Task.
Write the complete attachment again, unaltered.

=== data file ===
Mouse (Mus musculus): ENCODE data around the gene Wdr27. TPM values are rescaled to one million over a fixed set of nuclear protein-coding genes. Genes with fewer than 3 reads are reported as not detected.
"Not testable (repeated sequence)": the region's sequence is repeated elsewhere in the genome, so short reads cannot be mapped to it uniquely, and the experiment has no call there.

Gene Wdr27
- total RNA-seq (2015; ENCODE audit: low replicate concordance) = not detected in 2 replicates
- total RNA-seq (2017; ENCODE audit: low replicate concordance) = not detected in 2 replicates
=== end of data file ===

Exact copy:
Mouse (Mus musculus): ENCODE data around the gene Wdr27. TPM values are rescaled to one million over a fixed set of nuclear protein-coding genes. Genes with fewer than 3 reads are reported as not detected.
"Not testable (repeated sequence)": the region's sequence is repeated elsewhere in the genome, so short reads cannot be mapped to it uniquely, and the experiment has no call there.

Gene Wdr27
- total RNA-seq (2015; ENCODE audit: low replicate concordance) = not detected in 2 replicates
- total RNA-seq (2017; ENCODE audit: low replicate concordance) = not detected in 2 replicates